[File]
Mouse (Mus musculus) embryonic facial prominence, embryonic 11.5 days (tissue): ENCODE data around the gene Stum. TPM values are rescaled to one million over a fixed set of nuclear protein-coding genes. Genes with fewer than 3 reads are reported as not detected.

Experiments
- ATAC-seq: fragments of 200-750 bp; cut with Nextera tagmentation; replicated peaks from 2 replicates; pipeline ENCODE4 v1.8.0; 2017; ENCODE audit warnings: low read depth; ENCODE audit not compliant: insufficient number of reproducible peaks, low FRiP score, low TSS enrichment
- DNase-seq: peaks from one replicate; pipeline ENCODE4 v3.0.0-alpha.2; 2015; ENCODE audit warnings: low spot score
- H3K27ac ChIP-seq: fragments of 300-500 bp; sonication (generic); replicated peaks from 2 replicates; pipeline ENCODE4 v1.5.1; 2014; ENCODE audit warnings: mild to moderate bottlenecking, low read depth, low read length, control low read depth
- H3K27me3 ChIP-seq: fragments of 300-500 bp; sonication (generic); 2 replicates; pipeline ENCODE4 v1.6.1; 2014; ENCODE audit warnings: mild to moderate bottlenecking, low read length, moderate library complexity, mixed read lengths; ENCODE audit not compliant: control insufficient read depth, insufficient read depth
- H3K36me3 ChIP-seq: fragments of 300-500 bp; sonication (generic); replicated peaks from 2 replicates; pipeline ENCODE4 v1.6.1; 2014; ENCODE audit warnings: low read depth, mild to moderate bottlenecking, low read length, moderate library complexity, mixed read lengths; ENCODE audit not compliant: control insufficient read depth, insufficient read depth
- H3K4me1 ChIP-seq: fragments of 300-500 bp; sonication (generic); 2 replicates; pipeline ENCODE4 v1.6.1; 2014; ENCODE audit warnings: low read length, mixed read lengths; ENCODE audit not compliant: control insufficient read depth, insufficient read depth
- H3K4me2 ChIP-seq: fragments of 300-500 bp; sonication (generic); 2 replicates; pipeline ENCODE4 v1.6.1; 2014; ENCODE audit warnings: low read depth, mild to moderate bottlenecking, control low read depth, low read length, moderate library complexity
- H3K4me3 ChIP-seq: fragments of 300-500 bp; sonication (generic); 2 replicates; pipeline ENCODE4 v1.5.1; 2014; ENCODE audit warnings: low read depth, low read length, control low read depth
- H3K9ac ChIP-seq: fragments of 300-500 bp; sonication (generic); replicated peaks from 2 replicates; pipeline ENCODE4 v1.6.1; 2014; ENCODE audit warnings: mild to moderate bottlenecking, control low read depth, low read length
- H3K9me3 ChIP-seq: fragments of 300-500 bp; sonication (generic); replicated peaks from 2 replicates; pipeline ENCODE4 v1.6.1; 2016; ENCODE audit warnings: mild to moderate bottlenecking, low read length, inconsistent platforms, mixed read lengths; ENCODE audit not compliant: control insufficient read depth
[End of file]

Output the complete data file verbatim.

Mouse (Mus musculus) embryonic facial prominence, embryonic 11.5 days (tissue): ENCODE data around the gene Stum. TPM values are rescaled to one million over a fixed set of nuclear protein-coding genes. Genes with fewer than 3 reads are reported as not detected.

Experiments
- ATAC-seq: fragments of 200-750 bp; cut with Nextera tagmentation; replicated peaks from 2 replicates; pipeline ENCODE4 v1.8.0; 2017; ENCODE audit warnings: low read depth; ENCODE audit not compliant: insufficient number of reproducible peaks, low FRiP score, low TSS enrichment
- DNase-seq: peaks from one replicate; pipeline ENCODE4 v3.0.0-alpha.2; 2015; ENCODE audit warnings: low spot score
- H3K27ac ChIP-seq: fragments of 300-500 bp; sonication (generic); replicated peaks from 2 replicates; pipeline ENCODE4 v1.5.1; 2014; ENCODE audit warnings: mild to moderate bottlenecking, low read depth, low read length, control low read depth
- H3K27me3 ChIP-seq: fragments of 300-500 bp; sonication (generic); 2 replicates; pipeline ENCODE4 v1.6.1; 2014; ENCODE audit warnings: mild to moderate bottlenecking, low read length, moderate library complexity, mixed read lengths; ENCODE audit not compliant: control insufficient read depth, insufficient read depth
- H3K36me3 ChIP-seq: fragments of 300-500 bp; sonication (generic); replicated peaks from 2 replicates; pipeline ENCODE4 v1.6.1; 2014; ENCODE audit warnings: low read depth, mild to moderate bottlenecking, low read length, moderate library complexity, mixed read lengths; ENCODE audit not compliant: control insufficient read depth, insufficient read depth
- H3K4me1 ChIP-seq: fragments of 300-500 bp; sonication (generic); 2 replicates; pipeline ENCODE4 v1.6.1; 2014; ENCODE audit warnings: low read length, mixed read lengths; ENCODE audit not compliant: control insufficient read depth, insufficient read depth
- H3K4me2 ChIP-seq: fragments of 300-500 bp; sonication (generic); 2 replicates; pipeline ENCODE4 v1.6.1; 2014; ENCODE audit warnings: low read depth, mild to moderate bottlenecking, control low read depth, low read length, moderate library complexity
- H3K4me3 ChIP-seq: fragments of 300-500 bp; sonication (generic); 2 replicates; pipeline ENCODE4 v1.5.1; 2014; ENCODE audit warnings: low read depth, low read length, control low read depth
- H3K9ac ChIP-seq: fragments of 300-500 bp; sonication (generic); replicated peaks from 2 replicates; pipeline ENCODE4 v1.6.1; 2014; ENCODE audit warnings: mild to moderate bottlenecking, control low read depth, low read length
- H3K9me3 ChIP-seq: fragments of 300-500 bp; sonication (generic); replicated peaks from 2 replicates; pipeline ENCODE4 v1.6.1; 2016; ENCODE audit warnings: mild to moderate bottlenecking, low read length, inconsistent platforms, mixed read lengths; ENCODE audit not compliant: control insufficient read depth